President Barack Obama today announced reforms to the nation's surveillance programs in an effort to give federal judges greater oversight and to give the public more information and participation in the process.
Many of the changes focus on the role of the Foreign Intelligence Surveillance Court, the panel of judges in Washington that reviews government applications to secretly review and monitor telephone and Internet communications.
In a 50-minute speech at the U.S. Department of Justice, Obama made his case for the necessity of the surveillance programs, which came under intense scrutiny after leaks from former National Security Agency contractor Edward Snowden revealed the scope of the agency's snooping.
"Those who are troubled by our existing programs are not interested in a repeat of 9/11, and those who defend these programs are not dismissive of civil liberties," Obama said. "The challenge is getting the details right, and that’s not simple."
The largest changes would come to the most controversial program—the bulk collection of telephone records under Section 215 of the USA Patriot Act. Obama raised concerns with the potential for abuse when the government is holding that database—millions of records that document phone numbers dialed and duration of the call.
Obama gave Attorney General Eric Holder Jr. and the NSA two months to find a source to store the information other than the government—either the service providers themselves or a third party.
"Both of these options pose difficult problems," Obama said. "Relying solely on the records of multiple providers, for example, could require companies to alter their procedures in ways that raise new privacy concerns."
"On the other hand, any third party maintaining a single, consolidated data-base would be carrying out what is essentially a government function with more expense, more legal ambiguity, and a doubtful impact on public confidence that their privacy is being protected," Obama said.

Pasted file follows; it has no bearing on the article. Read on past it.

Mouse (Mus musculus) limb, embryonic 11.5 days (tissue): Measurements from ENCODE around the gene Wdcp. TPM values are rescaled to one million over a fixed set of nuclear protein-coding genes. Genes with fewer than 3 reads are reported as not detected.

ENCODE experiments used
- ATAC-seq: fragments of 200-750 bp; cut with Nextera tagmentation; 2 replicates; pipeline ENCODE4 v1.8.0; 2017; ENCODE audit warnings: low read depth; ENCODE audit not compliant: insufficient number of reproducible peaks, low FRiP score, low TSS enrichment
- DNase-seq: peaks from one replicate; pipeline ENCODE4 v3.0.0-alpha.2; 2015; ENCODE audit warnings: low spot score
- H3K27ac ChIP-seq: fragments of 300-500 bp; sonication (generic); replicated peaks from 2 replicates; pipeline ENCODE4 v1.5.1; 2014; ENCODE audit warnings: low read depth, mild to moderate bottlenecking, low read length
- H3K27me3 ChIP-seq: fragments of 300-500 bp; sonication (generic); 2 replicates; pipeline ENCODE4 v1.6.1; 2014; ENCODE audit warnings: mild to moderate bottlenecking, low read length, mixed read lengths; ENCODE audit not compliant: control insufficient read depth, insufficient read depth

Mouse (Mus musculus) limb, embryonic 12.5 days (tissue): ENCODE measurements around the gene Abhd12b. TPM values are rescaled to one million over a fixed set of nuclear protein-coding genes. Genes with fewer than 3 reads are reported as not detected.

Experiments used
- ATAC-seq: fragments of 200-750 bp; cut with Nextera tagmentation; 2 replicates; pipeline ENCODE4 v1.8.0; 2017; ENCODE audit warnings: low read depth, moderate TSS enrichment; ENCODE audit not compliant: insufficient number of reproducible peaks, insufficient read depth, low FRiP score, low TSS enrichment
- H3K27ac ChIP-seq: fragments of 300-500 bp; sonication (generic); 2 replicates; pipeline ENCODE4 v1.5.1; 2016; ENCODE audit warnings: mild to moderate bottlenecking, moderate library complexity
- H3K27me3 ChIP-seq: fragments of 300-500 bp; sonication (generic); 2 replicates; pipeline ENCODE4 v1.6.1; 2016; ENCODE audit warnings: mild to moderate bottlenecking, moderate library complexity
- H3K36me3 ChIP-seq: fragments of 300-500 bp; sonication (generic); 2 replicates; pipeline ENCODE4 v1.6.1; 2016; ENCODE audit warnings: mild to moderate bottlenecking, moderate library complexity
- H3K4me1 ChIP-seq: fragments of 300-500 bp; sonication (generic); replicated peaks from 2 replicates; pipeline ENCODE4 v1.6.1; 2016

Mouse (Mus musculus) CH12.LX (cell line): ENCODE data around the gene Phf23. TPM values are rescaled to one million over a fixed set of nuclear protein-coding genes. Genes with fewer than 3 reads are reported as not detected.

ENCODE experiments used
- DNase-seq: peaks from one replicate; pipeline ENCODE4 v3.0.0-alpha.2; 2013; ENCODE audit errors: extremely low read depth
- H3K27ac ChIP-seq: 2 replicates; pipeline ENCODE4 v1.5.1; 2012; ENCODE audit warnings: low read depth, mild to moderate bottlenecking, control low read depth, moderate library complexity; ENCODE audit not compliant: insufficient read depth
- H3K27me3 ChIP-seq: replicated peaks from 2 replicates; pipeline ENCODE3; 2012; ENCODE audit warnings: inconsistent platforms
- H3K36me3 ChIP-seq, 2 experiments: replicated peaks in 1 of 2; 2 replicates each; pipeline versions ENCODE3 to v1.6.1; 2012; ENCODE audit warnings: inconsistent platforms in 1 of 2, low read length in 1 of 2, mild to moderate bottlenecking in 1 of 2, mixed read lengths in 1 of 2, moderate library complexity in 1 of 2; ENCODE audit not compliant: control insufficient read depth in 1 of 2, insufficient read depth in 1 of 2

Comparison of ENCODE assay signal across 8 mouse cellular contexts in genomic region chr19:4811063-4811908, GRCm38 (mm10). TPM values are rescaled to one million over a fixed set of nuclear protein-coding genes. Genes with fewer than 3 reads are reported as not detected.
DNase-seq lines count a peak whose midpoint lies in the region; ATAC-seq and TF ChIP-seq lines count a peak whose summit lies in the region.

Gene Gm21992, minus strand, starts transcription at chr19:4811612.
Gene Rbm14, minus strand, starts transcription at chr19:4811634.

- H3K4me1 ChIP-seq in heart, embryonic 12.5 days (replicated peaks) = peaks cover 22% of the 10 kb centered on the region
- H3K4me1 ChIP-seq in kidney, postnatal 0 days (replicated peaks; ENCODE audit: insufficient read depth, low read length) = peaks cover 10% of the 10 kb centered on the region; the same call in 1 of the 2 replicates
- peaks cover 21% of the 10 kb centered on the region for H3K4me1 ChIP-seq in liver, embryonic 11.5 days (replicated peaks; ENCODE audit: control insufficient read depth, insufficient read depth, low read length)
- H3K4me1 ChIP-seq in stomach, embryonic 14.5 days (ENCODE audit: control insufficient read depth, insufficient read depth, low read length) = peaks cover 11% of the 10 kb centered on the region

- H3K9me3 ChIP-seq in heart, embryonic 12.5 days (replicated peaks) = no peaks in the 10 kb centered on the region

In the meantime, starting today, NSA analysts must seek approval from surveillance court judges before making any query of the phone call database, Obama said. The agency, he said, can access the database "in a true emergency."
Obama also tapped Holder to make several changes that he said will make the court's actions more transparent. The president, for instance, ordered Holder to review all future FISA court decisions for declassification. He directed Holder to reform the use of national security letters—called NSLs—so they don't remain secret indefinitely.
The secrecy of NSLs would terminate within a fixed time unless the government demonstrates a real need for further secrecy, the president said.
Additionally, telephone service providers who receive requests for information from the government will be able to make public more information than before. Companies that include Google, Apple, Microsoft and Yahoo! last year filed petitions in the surveillance court seeking the ability to provide more information about government demands for consumer data.
Obama also called on Congress to establish a panel of advocates from outside government to provide an independent voice in significant cases before the Foreign Intelligence Surveillance Court, such as novel issues of law and large questions of privacy.
The president also announced that John Podesta, who recently returned to the White House, will lead a review team that will look more broadly at the challenges big data pose.
"Given the unique power of the state, it is not enough for leaders to say: trust us, we won’t abuse the data we collect. For history has too many examples when that trust has been breached," Obama said. "Our system of government is built on the premise that our liberty cannot depend on the good intentions of those in power; it depends upon the law to constrain those in power."